Smoking: Rishi Sunak's plans to ban smoking praised by campaigners and charities

"We look forward to seeing his words turned into action," said one campaigner.
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The prime minister's proposal to outlaw cigarettes for the next generation has come as welcome news for campaign groups.

Earlier today (04 October) at the Conservative Party conference, Rishi Sunak announced plans to introduce a New Zealand-style ban on the sale of cigarettes. This means that each year the legal age at which cigarettes can be purchased will increase by a year, creating a generation of Brits who would be unable to purchase them.

The change is due to be implemented in 2027, with funding for local Stop Smoking services set to double next year.

Prime Minister Rishi Sunak announced the proposals in his Conservative Party Conference speech, with the money spent elsewhere. (Photo by OLI SCARFF/AFP via Getty Images)Prime Minister Rishi Sunak announced the proposals in his Conservative Party Conference speech, with the money spent elsewhere. (Photo by OLI SCARFF/AFP via Getty Images)
Prime Minister Rishi Sunak announced the proposals in his Conservative Party Conference speech, with the money spent elsewhere. (Photo by OLI SCARFF/AFP via Getty Images)

Sunak said: "Four in five smokers have started by the time they’re 20. Later, the vast majority are trying to quit, but many fail because they’re addicted and they wish they had never taken up the habit in the first place.”

The news has come to the delight of campaigners, charity workers and researchers, many of whom have been pushing for decades for cigarettes to be banned in the UK.

Deborah Arnott, chief executive of health charity Action on Smoking and Health (ASH), said: "The prime minister has today announced an unprecedented set of measures to protect the next generation and hasten the day when smoking is obsolete. Children are four times as likely to start smoking if they grow up with smokers, and once they do it’s highly addictive and difficult to quit.

"The twin track approach of raising the age of sale and tougher enforcement to stop young people starting, matched by substantial additional funding to motivate addicted smokers to quit and provide them with the support they need to succeed, will help get us on track to a smokefree future.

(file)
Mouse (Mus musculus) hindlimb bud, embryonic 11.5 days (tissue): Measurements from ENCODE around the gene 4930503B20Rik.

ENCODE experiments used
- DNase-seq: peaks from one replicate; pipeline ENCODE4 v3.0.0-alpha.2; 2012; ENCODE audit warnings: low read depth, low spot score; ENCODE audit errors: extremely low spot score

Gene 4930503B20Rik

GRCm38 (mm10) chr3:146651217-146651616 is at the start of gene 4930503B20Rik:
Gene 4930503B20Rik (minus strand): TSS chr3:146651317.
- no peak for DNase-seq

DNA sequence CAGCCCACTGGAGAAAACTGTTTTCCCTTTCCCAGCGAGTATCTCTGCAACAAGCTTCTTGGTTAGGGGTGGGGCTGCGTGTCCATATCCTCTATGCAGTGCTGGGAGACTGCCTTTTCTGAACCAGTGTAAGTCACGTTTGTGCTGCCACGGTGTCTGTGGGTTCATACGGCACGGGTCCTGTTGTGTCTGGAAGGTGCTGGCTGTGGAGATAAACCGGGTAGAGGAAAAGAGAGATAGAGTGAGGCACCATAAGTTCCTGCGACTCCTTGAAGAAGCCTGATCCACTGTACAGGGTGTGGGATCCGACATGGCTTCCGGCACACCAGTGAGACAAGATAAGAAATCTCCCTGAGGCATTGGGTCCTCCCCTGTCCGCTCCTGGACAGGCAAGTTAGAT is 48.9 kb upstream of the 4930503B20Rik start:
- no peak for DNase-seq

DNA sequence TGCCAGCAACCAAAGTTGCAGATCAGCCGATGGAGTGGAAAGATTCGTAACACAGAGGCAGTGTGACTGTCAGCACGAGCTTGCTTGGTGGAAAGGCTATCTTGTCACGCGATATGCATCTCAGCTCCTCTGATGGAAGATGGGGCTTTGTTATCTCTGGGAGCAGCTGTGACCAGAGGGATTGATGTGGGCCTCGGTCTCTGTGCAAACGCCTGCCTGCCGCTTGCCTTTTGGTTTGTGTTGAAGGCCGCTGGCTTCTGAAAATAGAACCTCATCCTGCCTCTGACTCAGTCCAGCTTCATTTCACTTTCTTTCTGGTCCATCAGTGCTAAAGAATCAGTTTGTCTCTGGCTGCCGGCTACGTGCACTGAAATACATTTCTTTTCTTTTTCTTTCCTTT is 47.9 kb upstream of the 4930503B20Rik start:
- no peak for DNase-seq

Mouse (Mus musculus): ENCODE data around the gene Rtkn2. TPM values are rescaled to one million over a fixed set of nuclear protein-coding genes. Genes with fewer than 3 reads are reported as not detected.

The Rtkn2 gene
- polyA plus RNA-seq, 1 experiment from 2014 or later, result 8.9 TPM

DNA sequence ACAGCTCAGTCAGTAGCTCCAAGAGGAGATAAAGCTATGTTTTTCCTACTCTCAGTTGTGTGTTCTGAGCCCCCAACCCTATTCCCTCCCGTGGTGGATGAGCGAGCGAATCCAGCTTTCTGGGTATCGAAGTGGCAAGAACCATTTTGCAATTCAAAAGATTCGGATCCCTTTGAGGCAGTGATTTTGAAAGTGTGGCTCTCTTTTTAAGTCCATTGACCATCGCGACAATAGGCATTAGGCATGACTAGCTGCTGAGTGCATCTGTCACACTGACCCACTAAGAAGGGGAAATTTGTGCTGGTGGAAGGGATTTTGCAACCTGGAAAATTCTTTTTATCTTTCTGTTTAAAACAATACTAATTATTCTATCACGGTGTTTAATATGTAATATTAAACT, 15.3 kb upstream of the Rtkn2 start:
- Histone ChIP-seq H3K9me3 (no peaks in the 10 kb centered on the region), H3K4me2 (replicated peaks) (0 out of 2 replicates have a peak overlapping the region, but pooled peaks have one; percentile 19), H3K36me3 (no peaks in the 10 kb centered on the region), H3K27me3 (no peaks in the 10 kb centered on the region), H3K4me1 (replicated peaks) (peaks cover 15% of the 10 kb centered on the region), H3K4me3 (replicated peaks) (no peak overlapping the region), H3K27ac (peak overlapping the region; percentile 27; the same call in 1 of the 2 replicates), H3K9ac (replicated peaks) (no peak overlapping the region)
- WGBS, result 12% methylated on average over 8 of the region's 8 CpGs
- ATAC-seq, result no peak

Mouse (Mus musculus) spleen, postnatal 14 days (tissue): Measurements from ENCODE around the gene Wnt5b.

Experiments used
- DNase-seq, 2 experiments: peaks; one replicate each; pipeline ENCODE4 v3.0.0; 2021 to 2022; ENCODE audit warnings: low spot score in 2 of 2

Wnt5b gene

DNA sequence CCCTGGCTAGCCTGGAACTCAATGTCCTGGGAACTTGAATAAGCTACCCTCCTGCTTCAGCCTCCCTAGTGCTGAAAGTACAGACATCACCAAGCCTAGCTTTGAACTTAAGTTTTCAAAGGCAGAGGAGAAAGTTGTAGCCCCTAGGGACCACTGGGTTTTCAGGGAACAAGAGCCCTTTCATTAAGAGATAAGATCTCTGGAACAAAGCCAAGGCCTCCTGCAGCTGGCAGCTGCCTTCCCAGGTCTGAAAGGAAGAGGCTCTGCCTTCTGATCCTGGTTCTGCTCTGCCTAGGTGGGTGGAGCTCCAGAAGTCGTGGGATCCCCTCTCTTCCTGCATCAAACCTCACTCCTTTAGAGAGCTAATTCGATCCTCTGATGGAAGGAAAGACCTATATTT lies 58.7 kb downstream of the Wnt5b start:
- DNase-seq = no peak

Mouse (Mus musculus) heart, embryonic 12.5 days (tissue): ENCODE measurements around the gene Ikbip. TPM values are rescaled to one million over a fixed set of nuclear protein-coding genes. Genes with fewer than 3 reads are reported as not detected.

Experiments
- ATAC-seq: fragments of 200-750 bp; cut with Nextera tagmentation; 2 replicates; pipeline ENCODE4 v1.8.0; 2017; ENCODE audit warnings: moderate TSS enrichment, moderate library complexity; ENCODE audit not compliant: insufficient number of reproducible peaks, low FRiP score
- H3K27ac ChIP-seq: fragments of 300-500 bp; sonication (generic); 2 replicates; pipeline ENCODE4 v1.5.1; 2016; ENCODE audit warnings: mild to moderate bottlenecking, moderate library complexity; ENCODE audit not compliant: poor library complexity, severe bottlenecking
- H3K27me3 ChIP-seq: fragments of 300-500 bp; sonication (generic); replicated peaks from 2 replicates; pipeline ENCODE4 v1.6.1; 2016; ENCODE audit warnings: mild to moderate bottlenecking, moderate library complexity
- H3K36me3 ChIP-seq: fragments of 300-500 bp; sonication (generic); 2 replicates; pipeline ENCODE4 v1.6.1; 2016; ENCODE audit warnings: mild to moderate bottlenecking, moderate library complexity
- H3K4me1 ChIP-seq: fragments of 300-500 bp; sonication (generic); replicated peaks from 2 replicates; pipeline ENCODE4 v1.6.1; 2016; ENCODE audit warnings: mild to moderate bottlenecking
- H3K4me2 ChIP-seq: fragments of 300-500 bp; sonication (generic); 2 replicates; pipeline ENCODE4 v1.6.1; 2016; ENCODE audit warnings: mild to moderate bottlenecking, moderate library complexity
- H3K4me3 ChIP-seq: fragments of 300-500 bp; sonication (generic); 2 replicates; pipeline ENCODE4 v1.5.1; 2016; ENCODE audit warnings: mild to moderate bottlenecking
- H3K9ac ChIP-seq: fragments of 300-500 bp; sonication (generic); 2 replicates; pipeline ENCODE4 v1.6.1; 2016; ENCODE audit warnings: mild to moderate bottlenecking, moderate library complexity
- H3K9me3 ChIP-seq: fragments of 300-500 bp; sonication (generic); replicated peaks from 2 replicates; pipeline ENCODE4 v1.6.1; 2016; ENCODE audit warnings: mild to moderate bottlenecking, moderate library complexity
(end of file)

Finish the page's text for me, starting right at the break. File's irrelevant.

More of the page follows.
"We look forward to the day when smoking is no longer responsible for avoidable ill health and perinatal mortality in babies and young children, nor the leading cause of premature death in adults.”

The charity "would not support" similar measures for disposable vapes, stating that they are an "important" aid for people trying to quit smoking. However, their stance on youth vaping is that further action is still needed.

The legal age for buying cigarettes and other tobacco products in England and Wales is currently 18. It was raised from 16 in 2007 by the previous Labour Party government.

Bob Blackman CBE MP, chairman of the APPG on smoking, added: "We congratulate the prime minister for sending a clear message in his speech today that this government is determined to live up to its smokefree ambition.

The recommendations set out in the Khan independent review on smoking have been taken on board, and there will be immediate benefits to smokers, to the NHS, to social care and to public finances. We look forward to seeing his words turned into action, with commitments in the King’s speech in November to legislation in the forthcoming parliamentary session.”

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